fore, it will not be possible to allocate in advance
a definite sum of EGA conditional aid to each
country that will be a creditor. Instead, dollars
can be paid to the creditor country only when it
actually has to supply its own currency to the
clearing house. Thus neither the countries that
will ultimately receive these dollars, nor the
amounts they will receive, nor the time during the
year when the payments will be made, can be
accurately foreseen. It is proposed, therefore,
that a considerable part of the EGA funds re-
quired for the financing of European trade deficits

be granted as aid to the Payments Union and, in
effect, earned from the clearing house by the
creditor countries. It is for this reason that the
EGA seeks tlie authority to furnish a part of the
aid to Europe next year by means of the transfer
of dollars through a central institution of this

The second major change and improvement in
the new Payments Union (as compared with the
present payments plan) is that the trade deficits
that develop among the European countries will
be paid for only partly with EGA aid in the man-
ner just described. The balance will be paid for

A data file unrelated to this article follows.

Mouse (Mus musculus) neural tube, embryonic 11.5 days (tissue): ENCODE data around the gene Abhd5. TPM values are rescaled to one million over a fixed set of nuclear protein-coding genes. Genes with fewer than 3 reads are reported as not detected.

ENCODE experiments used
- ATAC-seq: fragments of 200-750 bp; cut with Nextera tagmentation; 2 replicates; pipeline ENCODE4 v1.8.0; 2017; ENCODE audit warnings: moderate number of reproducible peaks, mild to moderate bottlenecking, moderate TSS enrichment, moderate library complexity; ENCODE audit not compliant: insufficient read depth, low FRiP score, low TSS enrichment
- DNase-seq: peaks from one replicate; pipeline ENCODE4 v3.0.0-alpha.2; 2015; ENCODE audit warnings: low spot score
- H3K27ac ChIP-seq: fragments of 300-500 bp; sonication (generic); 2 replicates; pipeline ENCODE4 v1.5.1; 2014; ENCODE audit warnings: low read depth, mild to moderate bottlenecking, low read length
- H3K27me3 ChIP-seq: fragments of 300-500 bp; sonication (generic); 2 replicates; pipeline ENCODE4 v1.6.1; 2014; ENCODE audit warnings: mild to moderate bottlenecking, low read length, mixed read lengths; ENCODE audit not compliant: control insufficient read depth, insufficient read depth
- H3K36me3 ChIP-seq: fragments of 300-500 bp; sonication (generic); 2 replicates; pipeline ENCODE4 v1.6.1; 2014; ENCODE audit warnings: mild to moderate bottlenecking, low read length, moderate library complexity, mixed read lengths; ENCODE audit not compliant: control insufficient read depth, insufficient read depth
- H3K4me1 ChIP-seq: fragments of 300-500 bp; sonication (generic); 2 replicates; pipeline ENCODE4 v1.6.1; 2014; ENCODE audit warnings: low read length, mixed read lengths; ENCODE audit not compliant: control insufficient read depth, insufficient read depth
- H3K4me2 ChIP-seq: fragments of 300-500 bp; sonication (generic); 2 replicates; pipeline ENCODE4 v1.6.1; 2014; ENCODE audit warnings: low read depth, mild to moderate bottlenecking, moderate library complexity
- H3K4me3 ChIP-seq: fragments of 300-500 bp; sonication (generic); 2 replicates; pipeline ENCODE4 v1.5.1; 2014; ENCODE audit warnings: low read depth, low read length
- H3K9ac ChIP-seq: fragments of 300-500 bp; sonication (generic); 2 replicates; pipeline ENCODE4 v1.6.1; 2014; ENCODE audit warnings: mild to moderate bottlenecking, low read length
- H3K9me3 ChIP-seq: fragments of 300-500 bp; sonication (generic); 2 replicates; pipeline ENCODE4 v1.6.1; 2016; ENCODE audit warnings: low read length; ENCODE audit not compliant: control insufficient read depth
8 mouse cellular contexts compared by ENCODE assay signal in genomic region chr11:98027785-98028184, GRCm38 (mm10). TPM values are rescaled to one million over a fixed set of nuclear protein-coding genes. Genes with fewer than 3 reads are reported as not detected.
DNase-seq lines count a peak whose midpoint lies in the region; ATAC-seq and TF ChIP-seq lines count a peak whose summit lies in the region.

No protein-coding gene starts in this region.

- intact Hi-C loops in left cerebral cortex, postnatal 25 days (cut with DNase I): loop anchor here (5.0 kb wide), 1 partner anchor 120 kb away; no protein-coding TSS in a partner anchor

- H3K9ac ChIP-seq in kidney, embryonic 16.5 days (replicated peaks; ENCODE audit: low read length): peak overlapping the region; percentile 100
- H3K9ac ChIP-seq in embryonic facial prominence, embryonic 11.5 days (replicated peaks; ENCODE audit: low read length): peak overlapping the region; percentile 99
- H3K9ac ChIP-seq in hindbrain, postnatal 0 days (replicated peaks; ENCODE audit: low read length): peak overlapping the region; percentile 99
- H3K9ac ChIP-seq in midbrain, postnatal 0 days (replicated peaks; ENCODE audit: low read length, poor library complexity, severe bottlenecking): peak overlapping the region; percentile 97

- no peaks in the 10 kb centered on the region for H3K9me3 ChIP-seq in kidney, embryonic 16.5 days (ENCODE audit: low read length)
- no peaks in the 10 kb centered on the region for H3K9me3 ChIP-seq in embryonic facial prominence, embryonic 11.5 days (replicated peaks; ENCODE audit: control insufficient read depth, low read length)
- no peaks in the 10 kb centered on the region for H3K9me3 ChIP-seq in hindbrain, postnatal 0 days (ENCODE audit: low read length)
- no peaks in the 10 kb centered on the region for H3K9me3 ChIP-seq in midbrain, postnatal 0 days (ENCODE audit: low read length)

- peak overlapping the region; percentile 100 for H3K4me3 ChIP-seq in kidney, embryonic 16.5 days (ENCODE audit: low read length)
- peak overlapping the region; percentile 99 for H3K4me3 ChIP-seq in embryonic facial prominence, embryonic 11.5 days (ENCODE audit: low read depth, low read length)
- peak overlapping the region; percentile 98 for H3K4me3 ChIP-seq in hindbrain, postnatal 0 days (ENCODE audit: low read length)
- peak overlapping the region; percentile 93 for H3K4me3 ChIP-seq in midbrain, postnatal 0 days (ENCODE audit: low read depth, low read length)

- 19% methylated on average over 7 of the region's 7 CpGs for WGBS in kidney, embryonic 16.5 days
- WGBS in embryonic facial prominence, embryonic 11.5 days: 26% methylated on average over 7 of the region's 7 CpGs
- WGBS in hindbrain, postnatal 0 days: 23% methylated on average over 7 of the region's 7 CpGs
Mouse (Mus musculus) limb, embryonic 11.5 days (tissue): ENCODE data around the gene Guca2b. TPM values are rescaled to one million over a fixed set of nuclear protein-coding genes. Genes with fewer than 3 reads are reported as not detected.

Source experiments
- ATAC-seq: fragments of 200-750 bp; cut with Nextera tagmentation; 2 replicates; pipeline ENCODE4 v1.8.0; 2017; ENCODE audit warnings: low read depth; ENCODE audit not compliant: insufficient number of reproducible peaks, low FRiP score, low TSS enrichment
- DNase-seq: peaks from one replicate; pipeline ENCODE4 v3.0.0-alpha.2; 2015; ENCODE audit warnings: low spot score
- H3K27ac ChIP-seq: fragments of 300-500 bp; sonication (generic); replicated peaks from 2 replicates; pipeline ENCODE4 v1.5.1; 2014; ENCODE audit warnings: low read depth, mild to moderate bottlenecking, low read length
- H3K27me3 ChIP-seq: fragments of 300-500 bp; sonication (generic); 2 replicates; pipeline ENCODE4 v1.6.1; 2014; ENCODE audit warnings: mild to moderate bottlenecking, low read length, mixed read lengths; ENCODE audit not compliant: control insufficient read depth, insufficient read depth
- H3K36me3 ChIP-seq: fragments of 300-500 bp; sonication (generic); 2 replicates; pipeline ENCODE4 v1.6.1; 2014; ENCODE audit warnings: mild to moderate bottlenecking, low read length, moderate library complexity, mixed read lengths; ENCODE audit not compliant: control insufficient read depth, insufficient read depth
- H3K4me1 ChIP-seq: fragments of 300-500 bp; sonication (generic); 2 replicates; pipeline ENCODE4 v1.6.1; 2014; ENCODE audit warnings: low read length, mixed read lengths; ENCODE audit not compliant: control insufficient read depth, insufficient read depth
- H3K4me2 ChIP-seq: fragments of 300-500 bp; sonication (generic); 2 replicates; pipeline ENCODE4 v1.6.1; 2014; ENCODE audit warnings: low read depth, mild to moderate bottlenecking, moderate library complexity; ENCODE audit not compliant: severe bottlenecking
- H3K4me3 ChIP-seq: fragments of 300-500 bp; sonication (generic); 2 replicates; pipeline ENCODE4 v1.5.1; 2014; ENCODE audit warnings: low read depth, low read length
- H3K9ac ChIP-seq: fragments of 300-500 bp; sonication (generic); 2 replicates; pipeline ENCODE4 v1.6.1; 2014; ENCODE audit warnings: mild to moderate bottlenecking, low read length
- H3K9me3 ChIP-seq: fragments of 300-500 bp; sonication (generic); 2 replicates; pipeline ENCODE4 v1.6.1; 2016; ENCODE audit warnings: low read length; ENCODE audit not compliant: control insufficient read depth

partly out of the dollar resources of the countries
themselves and partly out of funds loaned to the
Payments Union by the creditors without any
relation to EGA aid.

Whenever a country turns out to be a debtor —
that is, whenever it buys more from its neighbors
than it sells to them — it will have to meet part of
the deficit thus incurred by the payment of its own
gold or dollars to the Payments Union (unless its
deficit is held within fixed limits or is of a purely
seasonal chai-acter). Whenever a country turns
out to be a creditor — that is, when it sells more
to its neighbors than it buys from them — it will
receive payment to cover this trading surplus only
partly in gold or dollars. The balance due will
remain simply as a debt in European currencies
owed to the creditor country by the clearing house.

The advantage of requiring debtors to make part
payment in gold or dollars and creditors to finance
a part of their exports with loans is that the Euro-
pean countries are in this way given a strong
incentive to bring their trade into a reasonable
balance. The debtor's obligation to cover a part
of its trade deficit in hard money gives it an incen-
tive to reduce the size of its trade deficit. Likewise
the creditor, having to finance a part of its export
surplus by exetnding credits will be more willing
to import from its neighbors and thus bring its
trade more nearly into balance. It is in this way
that the operation of the Payments Union will
help to cure the disease and not merely to alleviate
its symptoms.

Moreover, a payments union that operates in